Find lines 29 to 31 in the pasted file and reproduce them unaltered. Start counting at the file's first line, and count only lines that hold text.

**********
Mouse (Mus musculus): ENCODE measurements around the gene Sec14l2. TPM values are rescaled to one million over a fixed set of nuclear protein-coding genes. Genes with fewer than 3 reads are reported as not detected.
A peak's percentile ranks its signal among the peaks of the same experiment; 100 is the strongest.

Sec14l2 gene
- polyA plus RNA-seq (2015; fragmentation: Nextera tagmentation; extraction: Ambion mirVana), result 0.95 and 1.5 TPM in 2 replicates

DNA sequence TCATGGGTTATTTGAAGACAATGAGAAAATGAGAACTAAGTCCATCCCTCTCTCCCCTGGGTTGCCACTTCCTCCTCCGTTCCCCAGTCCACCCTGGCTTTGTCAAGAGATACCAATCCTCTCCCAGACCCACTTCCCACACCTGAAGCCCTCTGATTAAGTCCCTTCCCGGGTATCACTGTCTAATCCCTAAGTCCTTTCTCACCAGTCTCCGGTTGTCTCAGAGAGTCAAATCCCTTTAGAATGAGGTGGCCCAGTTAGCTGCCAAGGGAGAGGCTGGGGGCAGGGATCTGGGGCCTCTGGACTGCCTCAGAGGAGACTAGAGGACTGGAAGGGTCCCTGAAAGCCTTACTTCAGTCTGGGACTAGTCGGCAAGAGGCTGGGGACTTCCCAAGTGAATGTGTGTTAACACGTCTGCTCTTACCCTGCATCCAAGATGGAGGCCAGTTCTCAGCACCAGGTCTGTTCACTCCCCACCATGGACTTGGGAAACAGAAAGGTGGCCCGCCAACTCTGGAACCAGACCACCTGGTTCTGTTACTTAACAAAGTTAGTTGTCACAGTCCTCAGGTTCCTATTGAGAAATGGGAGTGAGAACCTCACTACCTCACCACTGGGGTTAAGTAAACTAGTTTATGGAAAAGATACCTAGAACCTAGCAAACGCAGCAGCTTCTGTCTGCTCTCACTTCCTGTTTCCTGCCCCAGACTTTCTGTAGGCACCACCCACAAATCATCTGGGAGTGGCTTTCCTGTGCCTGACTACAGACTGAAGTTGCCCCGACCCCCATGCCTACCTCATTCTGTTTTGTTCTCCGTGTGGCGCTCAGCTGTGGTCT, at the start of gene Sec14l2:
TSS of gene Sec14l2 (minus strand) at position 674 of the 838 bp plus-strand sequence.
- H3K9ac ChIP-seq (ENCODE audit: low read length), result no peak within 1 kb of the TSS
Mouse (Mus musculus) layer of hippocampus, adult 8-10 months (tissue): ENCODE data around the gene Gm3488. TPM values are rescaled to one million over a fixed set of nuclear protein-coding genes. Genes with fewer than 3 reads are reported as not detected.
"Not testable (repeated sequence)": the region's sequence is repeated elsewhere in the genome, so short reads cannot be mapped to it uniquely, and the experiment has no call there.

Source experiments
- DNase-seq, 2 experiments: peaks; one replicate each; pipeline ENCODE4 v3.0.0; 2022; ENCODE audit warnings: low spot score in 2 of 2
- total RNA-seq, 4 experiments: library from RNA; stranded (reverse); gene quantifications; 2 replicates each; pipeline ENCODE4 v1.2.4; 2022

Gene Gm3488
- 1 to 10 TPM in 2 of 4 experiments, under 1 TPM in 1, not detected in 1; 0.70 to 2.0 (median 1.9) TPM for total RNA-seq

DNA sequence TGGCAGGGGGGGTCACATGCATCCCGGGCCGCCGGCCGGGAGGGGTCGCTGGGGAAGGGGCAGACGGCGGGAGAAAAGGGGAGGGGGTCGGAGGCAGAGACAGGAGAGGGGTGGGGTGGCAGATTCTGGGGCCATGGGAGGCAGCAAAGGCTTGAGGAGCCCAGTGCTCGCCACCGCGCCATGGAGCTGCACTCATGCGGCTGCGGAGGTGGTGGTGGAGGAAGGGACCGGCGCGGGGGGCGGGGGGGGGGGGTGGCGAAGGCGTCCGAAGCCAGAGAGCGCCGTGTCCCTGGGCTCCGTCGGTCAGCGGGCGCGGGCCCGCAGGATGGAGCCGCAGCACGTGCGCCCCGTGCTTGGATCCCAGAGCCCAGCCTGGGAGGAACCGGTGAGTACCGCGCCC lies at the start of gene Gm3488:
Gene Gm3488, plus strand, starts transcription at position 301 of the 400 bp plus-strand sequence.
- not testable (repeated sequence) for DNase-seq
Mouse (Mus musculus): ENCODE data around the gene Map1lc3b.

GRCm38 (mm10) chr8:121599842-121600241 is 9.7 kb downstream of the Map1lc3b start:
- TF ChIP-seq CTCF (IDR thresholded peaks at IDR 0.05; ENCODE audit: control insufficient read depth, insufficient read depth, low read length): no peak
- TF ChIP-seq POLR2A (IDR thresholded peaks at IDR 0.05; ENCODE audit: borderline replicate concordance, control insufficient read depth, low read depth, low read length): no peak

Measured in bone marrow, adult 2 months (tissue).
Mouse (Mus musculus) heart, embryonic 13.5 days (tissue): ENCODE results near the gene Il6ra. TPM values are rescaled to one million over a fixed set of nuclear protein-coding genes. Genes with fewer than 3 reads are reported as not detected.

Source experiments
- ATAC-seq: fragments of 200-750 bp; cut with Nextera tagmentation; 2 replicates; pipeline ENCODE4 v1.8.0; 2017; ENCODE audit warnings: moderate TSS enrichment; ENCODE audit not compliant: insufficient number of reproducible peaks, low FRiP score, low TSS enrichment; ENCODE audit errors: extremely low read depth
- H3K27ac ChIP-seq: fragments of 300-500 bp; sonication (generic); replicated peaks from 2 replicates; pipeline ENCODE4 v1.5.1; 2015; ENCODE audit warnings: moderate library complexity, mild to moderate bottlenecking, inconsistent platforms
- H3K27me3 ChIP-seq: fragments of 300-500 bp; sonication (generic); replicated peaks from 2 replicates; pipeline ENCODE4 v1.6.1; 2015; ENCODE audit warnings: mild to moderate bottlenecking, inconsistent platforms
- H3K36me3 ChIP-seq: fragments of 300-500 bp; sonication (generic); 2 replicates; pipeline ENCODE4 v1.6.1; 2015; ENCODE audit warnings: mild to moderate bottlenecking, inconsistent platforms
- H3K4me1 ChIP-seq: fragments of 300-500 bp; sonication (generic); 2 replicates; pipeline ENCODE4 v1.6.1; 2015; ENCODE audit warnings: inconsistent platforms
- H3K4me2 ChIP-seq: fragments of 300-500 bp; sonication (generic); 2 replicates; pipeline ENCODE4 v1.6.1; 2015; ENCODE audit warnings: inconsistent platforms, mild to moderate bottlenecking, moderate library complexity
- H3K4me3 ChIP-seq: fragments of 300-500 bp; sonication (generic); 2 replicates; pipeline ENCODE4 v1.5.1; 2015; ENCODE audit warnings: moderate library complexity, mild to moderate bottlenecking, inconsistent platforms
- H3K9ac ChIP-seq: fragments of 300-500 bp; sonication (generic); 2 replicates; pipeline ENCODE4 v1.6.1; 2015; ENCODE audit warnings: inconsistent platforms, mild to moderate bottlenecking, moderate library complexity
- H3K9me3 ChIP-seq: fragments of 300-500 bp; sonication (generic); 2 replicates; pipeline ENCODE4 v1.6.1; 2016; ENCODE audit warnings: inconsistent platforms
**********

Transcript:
- H3K4me1 ChIP-seq: fragments of 300-500 bp; sonication (generic); 2 replicates; pipeline ENCODE4 v1.6.1; 2015; ENCODE audit warnings: inconsistent platforms
- H3K4me2 ChIP-seq: fragments of 300-500 bp; sonication (generic); 2 replicates; pipeline ENCODE4 v1.6.1; 2015; ENCODE audit warnings: inconsistent platforms, mild to moderate bottlenecking, moderate library complexity
- H3K4me3 ChIP-seq: fragments of 300-500 bp; sonication (generic); 2 replicates; pipeline ENCODE4 v1.5.1; 2015; ENCODE audit warnings: moderate library complexity, mild to moderate bottlenecking, inconsistent platforms